Monday, December 12, 2011

And the WINNER is..........

Ta-Da..(drum roll).....Everyone who left a comment.    And the good news is, you can choose one of the creatures shown, or create your own with one of the faces shown, one of the fabrics shown, with ears or no ears.    In the comment section, let me know if you like Red, Yellow, Pink, Black/white, Tan/greenish, Peace/tan, White/owls.  Any unclaimed items will be donated to Primary Children's Hospital.  Heather, let me know where to send yours.
(P.S. I won't be offended if you tell me you really didn't want one, you just wanted to leave a comment. lol)
Happy Holiday Season, with wishes for moments of gratitude and a peace-full heart.

Saturday, December 3, 2011

Sneak Peek @ Christmas

Some years are "Bah-Humbug" years for me.  This year is not one of them. 
It all started when the Grands were here, bored with the same outdated, out-grown toys.   They wandered down the basement where the sewing machine is kept, and decided that was the new toy to play with, so I got out some felt scraps and let them design their own "ugly dolls".   I'm sorry I don't have a photo of that.    When they left, I got to thinking how fun it would be to make some out of that exquisite minkie fabric, so I made a prototype.    Upon finishing, John asked me if the face was modeled on Phyllis Diller before or after her plastic surgery.    Back to the drawing board.  After I made some more, and decided the faces would never do for 8, 10, and 11 year olds (too juvenile),  I called in The Help.   (Jonathon is my Go-To Guy when I need advice.)  He came up with some real winners, and the fun began.   So here is the sneak peek.    Aspen, Cedar and Olive might design their own faces, but I get the last vote about the fabric and the shape.   I guess some years get to have surprises, and some years you find out what you're getting ahead of time.  (Remember when you used to find the hidden Christmas gifts, and open them all, then rewrap them, thinking Santa would never know?   Hah!
Here's where the fun begins.   Since I have made so many prototypes with the more juvenile faces on them, there are some spares.  If you want one, you can leave a comment, and on December 12th, I'll use the random generator to pick a winner.   (Remember, these are "homemade", not professional.)  All you have to do is tell me which face you like best.  Happy Holidays to you and yours.   Let the fun begin.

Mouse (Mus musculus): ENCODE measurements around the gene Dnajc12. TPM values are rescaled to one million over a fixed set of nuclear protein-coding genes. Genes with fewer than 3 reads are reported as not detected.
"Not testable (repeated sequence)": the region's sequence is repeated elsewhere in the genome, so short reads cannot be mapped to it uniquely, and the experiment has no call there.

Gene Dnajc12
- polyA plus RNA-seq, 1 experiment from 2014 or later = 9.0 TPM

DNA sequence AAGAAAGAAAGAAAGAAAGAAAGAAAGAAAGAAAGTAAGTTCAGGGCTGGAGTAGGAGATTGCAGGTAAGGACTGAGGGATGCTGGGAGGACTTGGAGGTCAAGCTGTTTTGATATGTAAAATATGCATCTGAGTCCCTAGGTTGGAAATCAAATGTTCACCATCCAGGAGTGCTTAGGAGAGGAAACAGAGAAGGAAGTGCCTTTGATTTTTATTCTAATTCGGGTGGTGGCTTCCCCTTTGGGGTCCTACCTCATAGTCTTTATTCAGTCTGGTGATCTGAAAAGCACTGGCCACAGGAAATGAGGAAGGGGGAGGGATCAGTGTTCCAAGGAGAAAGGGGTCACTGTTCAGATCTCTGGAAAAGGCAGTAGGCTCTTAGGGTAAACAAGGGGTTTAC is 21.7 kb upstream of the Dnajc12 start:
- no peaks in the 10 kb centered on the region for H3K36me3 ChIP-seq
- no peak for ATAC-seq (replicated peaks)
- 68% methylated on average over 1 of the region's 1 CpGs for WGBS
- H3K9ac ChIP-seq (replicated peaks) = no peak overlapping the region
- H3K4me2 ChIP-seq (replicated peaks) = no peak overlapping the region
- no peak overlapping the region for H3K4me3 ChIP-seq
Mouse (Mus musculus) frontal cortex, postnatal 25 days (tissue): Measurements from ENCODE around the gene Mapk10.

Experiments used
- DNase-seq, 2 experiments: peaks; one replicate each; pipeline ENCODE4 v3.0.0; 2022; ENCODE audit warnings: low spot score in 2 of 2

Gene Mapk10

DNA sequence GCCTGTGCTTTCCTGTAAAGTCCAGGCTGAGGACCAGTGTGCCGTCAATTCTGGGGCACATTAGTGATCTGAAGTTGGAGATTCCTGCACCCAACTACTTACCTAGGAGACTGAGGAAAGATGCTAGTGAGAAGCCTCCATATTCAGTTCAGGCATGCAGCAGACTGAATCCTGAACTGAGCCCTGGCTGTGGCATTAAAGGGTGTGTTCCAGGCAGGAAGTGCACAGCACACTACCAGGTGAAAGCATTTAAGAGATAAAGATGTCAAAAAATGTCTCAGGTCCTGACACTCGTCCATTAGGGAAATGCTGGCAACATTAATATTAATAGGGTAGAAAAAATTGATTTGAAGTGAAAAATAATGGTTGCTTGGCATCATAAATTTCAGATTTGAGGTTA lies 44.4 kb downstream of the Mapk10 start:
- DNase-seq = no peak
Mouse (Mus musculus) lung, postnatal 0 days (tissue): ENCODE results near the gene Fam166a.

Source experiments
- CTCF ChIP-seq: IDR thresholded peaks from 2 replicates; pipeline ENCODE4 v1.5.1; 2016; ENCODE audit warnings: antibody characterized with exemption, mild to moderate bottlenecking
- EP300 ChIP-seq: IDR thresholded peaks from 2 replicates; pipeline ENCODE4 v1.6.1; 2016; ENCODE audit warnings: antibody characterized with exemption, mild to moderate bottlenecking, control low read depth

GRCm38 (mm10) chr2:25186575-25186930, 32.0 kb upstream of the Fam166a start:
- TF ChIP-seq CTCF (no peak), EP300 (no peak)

Sunday, October 30, 2011

Batik on Paper, Dyeing for Fun

These are just a few of the images from Thursday's Play Date. Hot wax, dye, cookie cutters, brushes, Tjanting tools, messes, what more could anyone want? The only question remaining is What Do We Do With It All? I think greeting cards may be on the menu, but more testing is in the works for book covers. Oh, the paper is Arches Text Wove. And ironing out all the excess wax.

Friday, October 28, 2011

Monday, October 10, 2011

Finally, A New Creation

I had the great honor and privilege of taking a bookbinding workshop from Teacher Extraordinaire, Judy Sommerfeldt.  She is the quintessential educator as well as a quality craftswoman.   We made three books in two and a half days, and I mean long ones.  If you know me, you'll understand how hard it is for this hyperactive person to sit still long enough to accomplish so much so fast, but hey, we're all still growing and learning, aren't we?

We started by making the paper covers for two of the books.  We used Arches Text Wove paper, walnut ink, Yarka watercolors, salt, alcohol, powdered metallics, and plastic wrap.
This was one paper I didn't use yet, but you get the idea.  Then we used a frame to pick out the "sweet spots" for the front and back covers.
We folded Mohawk Superfine paper, 70 lb. for the text block, and made a Secret Belgian Binding book, rediscovered by Hedi Kyle.



 You can see from this close-up, the secret is in weaving the binding thread around a free-floating spine, linking through the text block stitching.
    For the next book, after applying gesso, we used molding paste or modeling paste to cover the book board, and then textured it with stamps or tools.  When dry, we painted it with acrylic paint.  It is a case binding, because the covers are made separately from the book, and then the text block is glued in.   The second photo shows the text block with "crash" or mull attached for gluing.



For the last book, we made a coptic link stitch, which I've always wanted to learn.    This one was a single needle binding.
When I recover, I plan on another attempt at each book, just to see if I can do it without the expertise of the instructor.   The good news is, Judy is so fabulous that each detail was printed out in clear language with drawn examples, so I can take it a step at a time.
A great time was had by all, thanks to Judy.



Thursday, June 30, 2011

What If....?

It is said, the two most creative words in the English language are "What if....?".
While cleaning up the current projects, I decided to play that game on my flower practice sheets instead of throwing them away.   I combined that with calligraphy homework assignments, and came up with the following:


There's nothing so liberating as playing "what if" on all the stuff you're gonna throw away.   Guess I might keep them after all. 

Thursday, June 23, 2011

The Desert and it's hidden slot canyons

This post is slow in coming.   I kept hoping my (really good) photographer-family would put their (really good) photos on their blogs first so I could pirate them.   I guess I need to ask Josh's forgiveness for stealing from his.  I'm trusting he won't sue his in-laws for copyright infringements.   (Look HERE for more.  Then you'll know which pictures are his.)  Thanks, Josh.  Maybe when Al posts hers, I can steal some from her?)